The PML Marine Systems Modelling Group is an independent, impartial provider of scientific research in the marine environment, with a focus on understanding biodiversity and ecosystem function. The group contributes to the issues of global change, sustainability and pollution, delivering solutions for national and international marine and coastal programmes.

Featured projects

Other Projects

  • Addressing Challenges of Coastal Communities through Ocean Research for Developing Economies (ACCORD)

    ACCORD is another component of NERC’s national capability funding which is focused on providing tools and knowledge to assist the environmentally sustainable development of livelihoods. In particular we will be developing regional and local scale models within SE Asia and specifically Vietnam and Cambodia. ACCORD will provide partner countries with an improved capability for integrated and sustainable management of marine activities. This capability will help partner countries to build a resilient marine and coastal socio-ecological system, and support their growing Blue Economies.
  • Assessing & Mitigating the risks of Harmful Algal Blooms (AMHABS)

    AMHAB aims to develop a HAB prediction tool that could allow aquaculture practitioners to optimize the management of their farm and therefore reduce the losses associated to HABs. The project focuses on the SouthWest of UK and combine in situ and remote sensing observation, FVCOM-ERSEM models of the SouthWest to characterise the marine ecosystem and statistical predictive models.

    CLASS is NERC’s national capability programme which provides underpinning funding to maintain key Marine Science functions such as observational programmes and models.
  • Copernicus Marine Environment Monitoring Service (CMEMS-NOWMAPS2)

    The Copernicus Marine Environment Monitoring Service (CMEMS) provides regular and systematic reference information on the physical state, variability and dynamics of the ocean and marine ecosystems for the global ocean and the European regional seas. The NOWMAPS (2) project provides CMEMS with this information for the North-West European Shelf region. NOWMAPS is led by the UK Met Office and includes Plymouth Marine Laboratory, the National Oceanography Centre and the Bundesamt für Seeschifffahrt und Hydrographie based in Hamburg.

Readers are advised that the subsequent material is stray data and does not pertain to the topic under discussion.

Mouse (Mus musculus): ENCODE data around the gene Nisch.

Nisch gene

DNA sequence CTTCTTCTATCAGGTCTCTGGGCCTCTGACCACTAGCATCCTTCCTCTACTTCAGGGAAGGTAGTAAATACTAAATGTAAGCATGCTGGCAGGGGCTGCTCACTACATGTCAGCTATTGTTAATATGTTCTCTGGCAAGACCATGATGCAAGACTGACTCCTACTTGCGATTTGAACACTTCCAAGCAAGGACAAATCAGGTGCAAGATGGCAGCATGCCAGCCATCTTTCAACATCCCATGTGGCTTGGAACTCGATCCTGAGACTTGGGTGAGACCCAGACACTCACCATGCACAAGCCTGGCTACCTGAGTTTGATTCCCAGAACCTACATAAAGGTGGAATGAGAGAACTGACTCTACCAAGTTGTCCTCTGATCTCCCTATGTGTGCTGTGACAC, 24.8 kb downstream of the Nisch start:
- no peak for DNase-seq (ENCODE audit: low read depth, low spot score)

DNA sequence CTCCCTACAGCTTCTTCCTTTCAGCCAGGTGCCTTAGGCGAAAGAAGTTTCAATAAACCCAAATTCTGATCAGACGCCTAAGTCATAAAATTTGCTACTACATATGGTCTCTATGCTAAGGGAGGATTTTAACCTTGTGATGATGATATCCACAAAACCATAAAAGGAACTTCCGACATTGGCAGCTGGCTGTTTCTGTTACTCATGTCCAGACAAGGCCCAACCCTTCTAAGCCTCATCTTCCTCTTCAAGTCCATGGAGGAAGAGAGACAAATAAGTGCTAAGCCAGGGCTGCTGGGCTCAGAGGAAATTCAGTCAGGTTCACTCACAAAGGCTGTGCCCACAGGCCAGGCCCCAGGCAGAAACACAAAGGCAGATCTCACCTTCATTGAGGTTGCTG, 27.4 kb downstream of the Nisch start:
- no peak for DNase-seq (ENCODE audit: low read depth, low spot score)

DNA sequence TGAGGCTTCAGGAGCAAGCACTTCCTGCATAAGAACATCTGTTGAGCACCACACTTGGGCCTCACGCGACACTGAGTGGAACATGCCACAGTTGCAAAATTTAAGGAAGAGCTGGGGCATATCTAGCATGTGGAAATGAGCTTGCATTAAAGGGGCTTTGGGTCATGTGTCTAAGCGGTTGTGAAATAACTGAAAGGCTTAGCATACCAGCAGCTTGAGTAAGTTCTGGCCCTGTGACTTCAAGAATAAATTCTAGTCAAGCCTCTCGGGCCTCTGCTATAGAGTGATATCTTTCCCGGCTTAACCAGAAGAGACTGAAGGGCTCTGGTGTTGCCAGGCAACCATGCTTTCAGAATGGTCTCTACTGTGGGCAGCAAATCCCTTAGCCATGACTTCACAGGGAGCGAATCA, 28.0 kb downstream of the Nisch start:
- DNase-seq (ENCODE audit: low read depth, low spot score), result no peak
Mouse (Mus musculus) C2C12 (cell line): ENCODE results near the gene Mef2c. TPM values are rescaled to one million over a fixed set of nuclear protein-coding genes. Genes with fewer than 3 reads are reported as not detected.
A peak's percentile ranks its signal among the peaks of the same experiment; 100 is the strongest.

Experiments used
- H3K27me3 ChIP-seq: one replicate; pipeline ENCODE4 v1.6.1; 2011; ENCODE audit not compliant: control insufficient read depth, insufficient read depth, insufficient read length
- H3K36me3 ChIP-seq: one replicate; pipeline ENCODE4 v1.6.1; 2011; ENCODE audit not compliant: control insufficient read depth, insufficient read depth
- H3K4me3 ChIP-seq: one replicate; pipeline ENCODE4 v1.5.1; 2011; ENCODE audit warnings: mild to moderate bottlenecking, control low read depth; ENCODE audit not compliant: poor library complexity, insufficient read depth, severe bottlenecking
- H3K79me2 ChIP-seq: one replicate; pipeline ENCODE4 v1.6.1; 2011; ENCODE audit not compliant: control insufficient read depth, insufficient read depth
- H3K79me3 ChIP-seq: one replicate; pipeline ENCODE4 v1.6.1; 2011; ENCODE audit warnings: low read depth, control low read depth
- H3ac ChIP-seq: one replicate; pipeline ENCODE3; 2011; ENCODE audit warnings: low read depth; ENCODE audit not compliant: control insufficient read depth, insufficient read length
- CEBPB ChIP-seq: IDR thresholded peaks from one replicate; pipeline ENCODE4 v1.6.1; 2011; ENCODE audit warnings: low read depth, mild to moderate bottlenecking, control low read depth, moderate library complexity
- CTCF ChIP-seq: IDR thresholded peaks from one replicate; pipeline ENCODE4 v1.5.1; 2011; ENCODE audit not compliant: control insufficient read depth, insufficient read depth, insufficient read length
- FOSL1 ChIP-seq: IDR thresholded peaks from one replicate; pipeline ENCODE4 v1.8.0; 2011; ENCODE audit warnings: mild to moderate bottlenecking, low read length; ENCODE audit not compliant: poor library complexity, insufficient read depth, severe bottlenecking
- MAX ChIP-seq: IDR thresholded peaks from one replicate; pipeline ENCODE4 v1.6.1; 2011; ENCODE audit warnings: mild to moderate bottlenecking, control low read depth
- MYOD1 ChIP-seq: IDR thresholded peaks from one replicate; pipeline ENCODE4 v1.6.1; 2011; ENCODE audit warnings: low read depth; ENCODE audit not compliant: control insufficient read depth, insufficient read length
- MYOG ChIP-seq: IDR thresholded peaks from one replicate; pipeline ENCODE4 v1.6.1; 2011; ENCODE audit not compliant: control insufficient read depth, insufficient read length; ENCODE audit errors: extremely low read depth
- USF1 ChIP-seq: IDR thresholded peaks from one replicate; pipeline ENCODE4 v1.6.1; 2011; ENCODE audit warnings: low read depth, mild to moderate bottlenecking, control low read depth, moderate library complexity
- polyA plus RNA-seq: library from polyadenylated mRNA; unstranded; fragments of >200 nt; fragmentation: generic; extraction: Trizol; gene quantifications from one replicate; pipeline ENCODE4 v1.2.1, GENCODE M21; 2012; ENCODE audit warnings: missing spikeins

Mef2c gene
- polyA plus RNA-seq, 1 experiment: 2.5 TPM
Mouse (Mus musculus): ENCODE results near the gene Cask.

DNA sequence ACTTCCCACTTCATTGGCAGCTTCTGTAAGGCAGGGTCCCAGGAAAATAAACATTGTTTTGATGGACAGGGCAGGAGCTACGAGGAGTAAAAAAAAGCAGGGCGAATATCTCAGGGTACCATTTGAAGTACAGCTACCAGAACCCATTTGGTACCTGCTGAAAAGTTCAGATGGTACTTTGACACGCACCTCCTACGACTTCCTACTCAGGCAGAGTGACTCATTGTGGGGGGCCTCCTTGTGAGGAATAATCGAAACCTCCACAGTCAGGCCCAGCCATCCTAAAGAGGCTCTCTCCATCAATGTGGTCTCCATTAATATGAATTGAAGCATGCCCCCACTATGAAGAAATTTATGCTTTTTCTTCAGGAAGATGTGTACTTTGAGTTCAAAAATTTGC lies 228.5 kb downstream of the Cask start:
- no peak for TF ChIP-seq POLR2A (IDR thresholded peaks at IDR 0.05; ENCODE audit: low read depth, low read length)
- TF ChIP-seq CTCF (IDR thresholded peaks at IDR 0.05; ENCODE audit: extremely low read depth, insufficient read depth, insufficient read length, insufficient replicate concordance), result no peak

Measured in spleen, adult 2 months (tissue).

The observations and forecasts provided via CMEMS support many marine users including marine safety, resource and environmental applications.
  • Land Ocean Carbon Transfer (LOCATE )

    Looking at the fate of terrestrial DOM, relevance to climate change and impact of carbon capture on tDOM cycling
  • Marine Ecosystems Research Programme (MERP)

    Addressing the key knowledge gaps in marine ecosystem research. By bringing together existing data and targeted new data, the programme scientists will integrate these data with current models and knowledge of ecosystem services within a common framework, in order to improve our understanding of the whole UK marine ecosystem.


    MyCOAST will develop risk management tools and a Coordination Atlantic Coastal Operational Observatory to improve coastal monitoring and forecasting tools to support threat and emergency response by in the Atlantic area.
  • N-OSmolytes Across the Surface Southern Ocean: Environmental Drivers and Bioinformatics (NOSASSO )

    NOSASSO will address this knowledge gap by participating in the Antarctic Circumnavigation Expedition, collecting samples and data around the entire Southern Ocean, to build an overall picture of the importance of these organic nitrogen compounds in the Southern Ocean.
  • PRIMROSE: Predicting Risk and Impact of Harmful Events on the Aquaculture Sector (PRIMROSE)

    The PRIMROSE project will further develop ASIMUTH, a harmful algal bloom forecasting system to provide improved forecasts at a higher resolution, a wider suite of parameters, a new index based risk assessment and will encompass aquaculture from the Shetland to the Canary Islands. Products produced by the project are likely to benefit policy makers, risk regulators, food safety authorities and the shellfish and fin-fish industry and will exploit existing EU investment in marine observing infrastructure.
  • Processes Influencing Carbon Cycling: Observations of the Lower limb of the Antarctic Overturning (PICCOLO)

    PICCOLO project is to understand and quantify the mechanisms that transform the carbon contained in the seawater as it rises to the surface near Antarctica, interacts with the atmosphere, ice, phytoplankton and zooplankton inhabiting the near surface, before descending to the ocean depths. The observations and data from the project will feed into Earth system models to better enable them to quantify oceanic carbon cycles and increase the confidence in the projections made by such models.
  • Resolving Climate Impacts on shelf and CoastaL sea Ecosystems (ReCICLE)

    RECICLE studies the impact of high resolution physical processes and ecosystem complexity in determining the impact of climate change on marine ecosystems
  • Shelf Sea Biogeochemistry (SSB)

    Building on expertise in shelf sea biogeochemical and physical modelling in the UK, a new shelf biogeochemical model system will be built for use by the UK science community.

  • Sustainable Oceans, Livelihoods and food Security Through Increased Capacity in Ecosystem research in the Western Indian Ocean (SOLSTICE)

    A four year collaborative GCRF project that aims to strengthen capacity in the Western Indian Ocean (WIO) region to address challenges of food security and sustainable livelihoods for coastal communities.

Completed projects